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UISCE Overdose Awareness and Naloxone Training

An update from UISCE on their work during COVID-19 


Over the last few months staff at UISCE – National Advocacy for People who use Drugs in Ireland – have been working hard training service providers and peers on Overdose Response and Naloxone Administration. 

Naloxone is an opioid antagonist, meaning that it can revert the effects of an opioid or opioid related overdose (OD) if administered within a short period following an OD. 
Training staff and peers on how to respond to an Opioid Overdose is one of UISCE’s priorities but due to the Coronavirus pandemic, the training needed to be adapted to make it COVID19 appropriate.

UISCE has been involved in the HSE Naloxone Implementation Project for a few years. UISCE’s Naloxone Training and Distribution project has been going strong since April 2020.

UISCE and the COVID-19 response 

In response to changes to overdose response implemneted as a result of the COVID-19 pandemic, UISCE published an updated “Step by Step Guide on How to Respond to an Opioid Overdose During COVID19” that was translated to 7 different languages and distributed through services with the support of HSE National Social Inclusion Office.



María Otero and Lynn Jefferys have trained around 100 staff and peers on how to respond to an Opioid Overdose during COVID19 and how to administer Naloxone. With the support of Dr Kieran Harkin and Merchants Quay Ireland (MQI), UISCE was also able to provide the product to people who were at risk of opioid overdose. 

Through these trainings, UISCE also promoted international events such as International Overdose Awareness Day (31st August 2020) and Recovery Month (September 2020).


Stephen McGrane (SOILSE) with Lynn Jefferys

In addition to training staff and peers from The SAOL Project (NIC) and Ballyfermot Chapelizod Partnership (pictured below), for IOAD UISCE wanted to link with the community of People who use Drugs (PWUD) to find out how many people knew about Naloxone.

Una Rafferty (BCP), Lynn Jefferys with trainees from BCP

Part of UISCE’s work over the last few months has been focused on making sure that the community of people who use drugs know about Naloxone, where to get it and how to use it. Raising awareness about Naloxone has been a key priority for UISCE for years. UISCE has been involved in the Naloxone Implementation Project since 2016, working together with the HSE and other stakeholders to promote awareness, training and distribution of Naloxone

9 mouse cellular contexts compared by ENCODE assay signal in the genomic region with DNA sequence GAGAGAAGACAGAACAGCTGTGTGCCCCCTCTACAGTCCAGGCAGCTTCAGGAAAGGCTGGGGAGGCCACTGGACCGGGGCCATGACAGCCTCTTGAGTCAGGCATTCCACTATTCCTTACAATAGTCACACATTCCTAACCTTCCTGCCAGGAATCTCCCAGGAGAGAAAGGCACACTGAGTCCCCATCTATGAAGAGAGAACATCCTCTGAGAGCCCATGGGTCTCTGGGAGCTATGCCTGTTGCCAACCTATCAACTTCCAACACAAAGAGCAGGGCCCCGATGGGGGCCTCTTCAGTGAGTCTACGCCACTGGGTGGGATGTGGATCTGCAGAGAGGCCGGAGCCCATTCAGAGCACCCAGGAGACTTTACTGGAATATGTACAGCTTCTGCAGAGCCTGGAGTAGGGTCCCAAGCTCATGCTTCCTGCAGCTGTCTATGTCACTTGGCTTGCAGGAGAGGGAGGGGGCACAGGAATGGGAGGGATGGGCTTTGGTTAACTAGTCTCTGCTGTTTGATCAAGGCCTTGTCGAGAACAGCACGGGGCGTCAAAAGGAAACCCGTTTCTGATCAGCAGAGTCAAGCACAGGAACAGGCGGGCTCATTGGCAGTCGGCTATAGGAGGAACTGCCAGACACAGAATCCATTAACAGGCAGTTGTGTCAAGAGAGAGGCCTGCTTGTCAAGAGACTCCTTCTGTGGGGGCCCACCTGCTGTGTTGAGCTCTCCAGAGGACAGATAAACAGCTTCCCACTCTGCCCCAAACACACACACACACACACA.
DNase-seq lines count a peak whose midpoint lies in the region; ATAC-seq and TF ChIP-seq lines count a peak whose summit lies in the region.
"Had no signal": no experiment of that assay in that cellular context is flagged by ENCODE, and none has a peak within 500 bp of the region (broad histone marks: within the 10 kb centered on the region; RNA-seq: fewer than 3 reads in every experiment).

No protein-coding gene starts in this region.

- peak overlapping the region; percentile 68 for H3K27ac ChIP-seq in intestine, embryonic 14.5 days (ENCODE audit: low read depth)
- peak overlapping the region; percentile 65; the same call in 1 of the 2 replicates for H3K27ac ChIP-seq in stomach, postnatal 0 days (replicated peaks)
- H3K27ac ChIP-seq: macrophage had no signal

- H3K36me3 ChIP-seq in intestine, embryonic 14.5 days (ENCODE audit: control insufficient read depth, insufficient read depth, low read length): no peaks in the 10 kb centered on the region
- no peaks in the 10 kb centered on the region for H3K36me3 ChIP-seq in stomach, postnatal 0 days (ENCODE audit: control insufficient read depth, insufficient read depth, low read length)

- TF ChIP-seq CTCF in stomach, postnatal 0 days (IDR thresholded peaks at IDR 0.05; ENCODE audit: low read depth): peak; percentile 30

For IOAD 2020, UISCE wanted to showcase the work they and many other organisations have been doing around Overdose Awareness and Naloxone Training had the positive impact this has had on the community.

In a 2018 survey, UISCE asked peers if they knew what Naloxone was, where to get it or how to use it. More recently, peers were asked the same series of questions. Asking the same questions two years later aimed to evaluate the impacts of all the work that UISCE and many other incredible services have been doing around Overdose Awareness and Naloxone Training in the community of people who use drugs.


As refelected in the results, more people now know the purpose of Naloxone with 80% peers stating the knew what Naloxone was, compared to 20% in 2018. When asked if the knew where to get Naloxone, 74%  of respondents said yes (compared to 15% in 2018)

In 2020, UISCE also asked people if they were trained on how to use Naloxone with 50% od respondents stating that they were. These findings were presented by UISCE  during the IOAD virtual event organised but the HSE and the Department of Health. 

Moving forward, UISCE are committed to continue to enure that everybody has access to Naloxone Training. 

Please contact UISCE if you want to get trained on how to use Naloxone  

Email - info@myuisce.orgCall - 01 5554693

Authors: María Otero and Lynn Jefferys


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Posted by on 10/21 at 01:07 PM in
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